Computer ethics (SIPP) notes relevant to South Africa

Social issues and Professional Practice in IT & Computing (formerly known as ‘computer ethics’ in our curriculum) increased in prominence in curriculum guidelines in recent years. Also, there is an increase in popular and scientific literature on computer ethics especially since Big Data, the popularisation of Artificial Intelligence, and now the 4th Industrial Revolution. Most of the articles and books are focussed on ethical and social issues where SIPP is taught mostly, being in ‘the West’.

It is taught elsewhere as well. For instance, since the early 2000s, the Computer Science Department at the University of Cape Town has taught it as part of a Masters in IT conversion course and as a block in a first-year computer science course. While initial material and lecture notes were reused from one of those universities in ‘the West’, over time, attempts have been made to localise it to some extent at least. For instance, South Africa has its own version of EU’s GDPR (the POPI Act), there is a South African IT organisation (IITPSA) with its code of conduct, and is the textbook case that illustrates the concept of leapfrogging with its wireless network (and perhaps also with the digital divide). In addition, some ‘aspects’ look different from a country that is classified as an emerging economy than for a high-income country; e.g., as patent protection and Silicon Valley’s data collection vs. potentially stifling emerging local tech companies and digital colonialism, respectively.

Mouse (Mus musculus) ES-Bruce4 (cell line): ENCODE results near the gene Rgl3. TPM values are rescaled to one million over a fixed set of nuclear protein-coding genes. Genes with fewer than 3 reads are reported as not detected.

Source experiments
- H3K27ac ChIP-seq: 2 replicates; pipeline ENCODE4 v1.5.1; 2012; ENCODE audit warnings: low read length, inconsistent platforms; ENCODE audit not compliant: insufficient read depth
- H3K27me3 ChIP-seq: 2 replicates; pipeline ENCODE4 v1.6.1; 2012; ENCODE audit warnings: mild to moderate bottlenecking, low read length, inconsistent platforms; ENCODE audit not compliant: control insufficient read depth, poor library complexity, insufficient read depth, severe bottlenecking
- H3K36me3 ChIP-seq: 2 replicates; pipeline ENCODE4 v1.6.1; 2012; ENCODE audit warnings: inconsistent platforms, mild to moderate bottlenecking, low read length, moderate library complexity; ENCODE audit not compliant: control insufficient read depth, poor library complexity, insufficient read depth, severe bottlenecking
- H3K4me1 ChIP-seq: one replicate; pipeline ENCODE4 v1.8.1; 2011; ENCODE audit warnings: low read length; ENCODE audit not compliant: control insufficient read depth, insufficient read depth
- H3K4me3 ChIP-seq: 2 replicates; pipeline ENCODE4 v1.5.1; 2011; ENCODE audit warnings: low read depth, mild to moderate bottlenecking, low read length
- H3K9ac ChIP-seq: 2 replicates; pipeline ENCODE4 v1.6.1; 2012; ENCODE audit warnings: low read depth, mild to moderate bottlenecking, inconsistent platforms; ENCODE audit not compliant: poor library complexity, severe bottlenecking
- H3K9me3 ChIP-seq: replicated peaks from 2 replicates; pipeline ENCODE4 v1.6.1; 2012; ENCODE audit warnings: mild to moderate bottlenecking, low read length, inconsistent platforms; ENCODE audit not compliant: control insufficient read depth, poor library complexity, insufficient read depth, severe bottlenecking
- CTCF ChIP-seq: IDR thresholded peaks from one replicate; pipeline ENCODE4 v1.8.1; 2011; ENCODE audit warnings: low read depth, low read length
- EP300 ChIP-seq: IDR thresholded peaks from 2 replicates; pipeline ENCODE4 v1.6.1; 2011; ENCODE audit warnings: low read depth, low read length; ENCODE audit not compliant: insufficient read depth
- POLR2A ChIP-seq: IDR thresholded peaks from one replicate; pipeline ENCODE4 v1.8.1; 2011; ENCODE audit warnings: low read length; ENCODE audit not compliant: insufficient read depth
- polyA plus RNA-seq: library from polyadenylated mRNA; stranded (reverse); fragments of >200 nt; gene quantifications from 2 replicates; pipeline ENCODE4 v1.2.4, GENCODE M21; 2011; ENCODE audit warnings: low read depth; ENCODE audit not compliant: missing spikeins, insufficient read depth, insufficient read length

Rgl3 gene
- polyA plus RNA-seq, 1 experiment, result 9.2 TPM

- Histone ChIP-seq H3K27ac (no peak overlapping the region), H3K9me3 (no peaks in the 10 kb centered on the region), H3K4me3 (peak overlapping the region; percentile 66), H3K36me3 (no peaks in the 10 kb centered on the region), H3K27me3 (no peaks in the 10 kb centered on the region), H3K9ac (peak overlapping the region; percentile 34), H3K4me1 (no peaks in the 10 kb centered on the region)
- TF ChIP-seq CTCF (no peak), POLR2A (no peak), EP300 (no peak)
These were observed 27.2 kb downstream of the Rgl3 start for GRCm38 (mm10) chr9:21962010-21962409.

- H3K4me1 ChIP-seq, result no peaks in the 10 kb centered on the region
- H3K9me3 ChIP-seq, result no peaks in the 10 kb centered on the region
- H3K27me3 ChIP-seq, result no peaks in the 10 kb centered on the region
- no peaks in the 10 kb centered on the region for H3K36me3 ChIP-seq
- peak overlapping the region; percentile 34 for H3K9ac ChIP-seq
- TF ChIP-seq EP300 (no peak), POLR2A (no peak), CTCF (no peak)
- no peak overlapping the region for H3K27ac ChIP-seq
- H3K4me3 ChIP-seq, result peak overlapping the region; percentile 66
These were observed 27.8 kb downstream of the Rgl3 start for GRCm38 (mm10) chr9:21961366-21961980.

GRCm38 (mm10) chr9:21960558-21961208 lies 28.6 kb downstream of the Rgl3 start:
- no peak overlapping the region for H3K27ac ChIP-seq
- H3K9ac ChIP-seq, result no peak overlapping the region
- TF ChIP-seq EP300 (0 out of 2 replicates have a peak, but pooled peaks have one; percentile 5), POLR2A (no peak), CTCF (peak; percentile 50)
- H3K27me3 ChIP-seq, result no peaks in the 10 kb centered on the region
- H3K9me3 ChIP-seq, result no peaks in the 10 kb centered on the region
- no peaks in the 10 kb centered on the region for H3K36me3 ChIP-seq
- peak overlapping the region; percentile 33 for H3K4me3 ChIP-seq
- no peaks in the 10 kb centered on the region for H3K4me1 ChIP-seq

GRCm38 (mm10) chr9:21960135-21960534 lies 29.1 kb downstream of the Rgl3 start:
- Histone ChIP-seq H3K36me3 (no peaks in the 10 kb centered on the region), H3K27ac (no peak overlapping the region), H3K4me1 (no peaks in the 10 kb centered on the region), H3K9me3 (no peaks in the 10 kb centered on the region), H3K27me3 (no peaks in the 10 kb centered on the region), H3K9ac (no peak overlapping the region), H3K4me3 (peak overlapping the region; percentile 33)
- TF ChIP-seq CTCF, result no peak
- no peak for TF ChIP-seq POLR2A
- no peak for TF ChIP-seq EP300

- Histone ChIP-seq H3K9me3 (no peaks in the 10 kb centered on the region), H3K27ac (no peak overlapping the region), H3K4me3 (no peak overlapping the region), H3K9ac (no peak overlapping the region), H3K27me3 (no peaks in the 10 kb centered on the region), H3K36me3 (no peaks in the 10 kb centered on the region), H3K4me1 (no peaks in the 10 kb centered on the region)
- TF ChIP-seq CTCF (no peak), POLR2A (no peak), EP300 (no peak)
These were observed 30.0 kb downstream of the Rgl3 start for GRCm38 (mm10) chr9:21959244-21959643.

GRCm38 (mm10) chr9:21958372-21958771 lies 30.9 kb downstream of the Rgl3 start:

Updating lecture notes takes time, and so it is typically a multi-author effort carried out every few years, as it is in this case. Differently from the previous main update, is that, in line with teaching and with the times, the lecture notes are now publicly available for free on UCT’s “Open Educational Resources” site. It is with some hesitation, as it clearly does not have the quality of a textbook and we know of certain limitations that I would have liked to be better. Yet, I hope that it may be of some use already nonetheless, be it for people in the region or from ‘outside’ looking in.

I have contributed some sections as well, partially because I think it’s an interesting theme and partially because I have to teach it. I would have liked to add more, but time was running out (i.e., it’s a balancing act with other commitments, like research, teaching, and admin). With more time, the privacy chapter would have been updated better (e.g., also touching upon privacy in the context of the common practice of mobile phone sharing), emerging concepts would have been better integrated (e.g., digital colonialism, surveillance capitalism), some of the separate exercises could have been integrated, and so on and so forth. Alas, maybe a next time. (To any of my students reading this: some of these aspects are already integrated in the slides that are used in the CSC1016S lectures, which are running ahead in content compared to the written notes, and that is examinable content as well.)

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